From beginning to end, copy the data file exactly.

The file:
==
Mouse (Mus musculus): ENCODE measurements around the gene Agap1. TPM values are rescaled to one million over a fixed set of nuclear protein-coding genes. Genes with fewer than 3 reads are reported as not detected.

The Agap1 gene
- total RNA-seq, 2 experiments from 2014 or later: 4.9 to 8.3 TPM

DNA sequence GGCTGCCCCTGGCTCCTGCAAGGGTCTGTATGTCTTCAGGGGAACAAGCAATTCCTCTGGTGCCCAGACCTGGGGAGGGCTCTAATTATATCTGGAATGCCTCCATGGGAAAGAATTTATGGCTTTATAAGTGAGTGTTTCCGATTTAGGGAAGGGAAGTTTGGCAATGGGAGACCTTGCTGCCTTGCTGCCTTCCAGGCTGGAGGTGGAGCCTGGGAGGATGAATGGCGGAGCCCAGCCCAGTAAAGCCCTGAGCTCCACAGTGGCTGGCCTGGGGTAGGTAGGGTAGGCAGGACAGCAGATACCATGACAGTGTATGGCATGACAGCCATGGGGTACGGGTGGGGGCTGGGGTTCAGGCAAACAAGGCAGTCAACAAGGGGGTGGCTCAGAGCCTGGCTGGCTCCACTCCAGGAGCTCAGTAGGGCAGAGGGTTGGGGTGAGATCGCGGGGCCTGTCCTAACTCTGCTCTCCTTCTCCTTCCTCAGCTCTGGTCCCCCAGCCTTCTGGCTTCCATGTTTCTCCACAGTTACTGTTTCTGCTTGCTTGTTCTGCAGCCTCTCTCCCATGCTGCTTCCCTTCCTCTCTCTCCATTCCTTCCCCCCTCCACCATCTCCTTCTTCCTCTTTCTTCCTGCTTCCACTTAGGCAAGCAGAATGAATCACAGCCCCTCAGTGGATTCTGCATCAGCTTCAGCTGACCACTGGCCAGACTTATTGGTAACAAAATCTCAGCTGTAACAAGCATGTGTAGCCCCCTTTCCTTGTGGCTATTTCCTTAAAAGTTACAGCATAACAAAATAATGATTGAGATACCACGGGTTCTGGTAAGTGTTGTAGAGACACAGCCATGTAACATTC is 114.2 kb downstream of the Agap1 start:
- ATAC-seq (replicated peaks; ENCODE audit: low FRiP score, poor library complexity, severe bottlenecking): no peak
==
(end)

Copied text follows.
Mouse (Mus musculus): ENCODE measurements around the gene Agap1. TPM values are rescaled to one million over a fixed set of nuclear protein-coding genes. Genes with fewer than 3 reads are reported as not detected.

The Agap1 gene
- total RNA-seq, 2 experiments from 2014 or later: 4.9 to 8.3 TPM

DNA sequence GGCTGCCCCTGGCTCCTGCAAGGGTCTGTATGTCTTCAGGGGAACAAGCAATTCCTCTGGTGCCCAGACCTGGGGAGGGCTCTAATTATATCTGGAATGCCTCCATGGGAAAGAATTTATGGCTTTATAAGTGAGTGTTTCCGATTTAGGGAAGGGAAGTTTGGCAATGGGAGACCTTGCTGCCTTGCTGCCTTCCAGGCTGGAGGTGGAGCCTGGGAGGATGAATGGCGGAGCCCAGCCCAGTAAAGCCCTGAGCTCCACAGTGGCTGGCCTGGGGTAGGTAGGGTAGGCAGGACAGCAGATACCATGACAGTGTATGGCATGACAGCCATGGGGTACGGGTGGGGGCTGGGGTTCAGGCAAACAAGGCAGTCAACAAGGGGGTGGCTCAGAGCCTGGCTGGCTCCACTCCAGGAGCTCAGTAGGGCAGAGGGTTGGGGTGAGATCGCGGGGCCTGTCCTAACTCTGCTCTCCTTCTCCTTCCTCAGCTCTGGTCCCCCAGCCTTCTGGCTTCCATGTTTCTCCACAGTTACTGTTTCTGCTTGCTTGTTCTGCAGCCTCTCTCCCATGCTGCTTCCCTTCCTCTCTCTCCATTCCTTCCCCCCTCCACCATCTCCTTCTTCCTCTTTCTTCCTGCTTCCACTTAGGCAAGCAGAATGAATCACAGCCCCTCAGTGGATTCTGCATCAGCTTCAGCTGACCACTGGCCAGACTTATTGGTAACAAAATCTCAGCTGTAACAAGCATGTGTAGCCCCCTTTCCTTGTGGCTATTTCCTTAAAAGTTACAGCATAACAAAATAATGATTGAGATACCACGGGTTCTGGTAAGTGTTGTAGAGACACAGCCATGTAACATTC is 114.2 kb downstream of the Agap1 start:
- ATAC-seq (replicated peaks; ENCODE audit: low FRiP score, poor library complexity, severe bottlenecking): no peak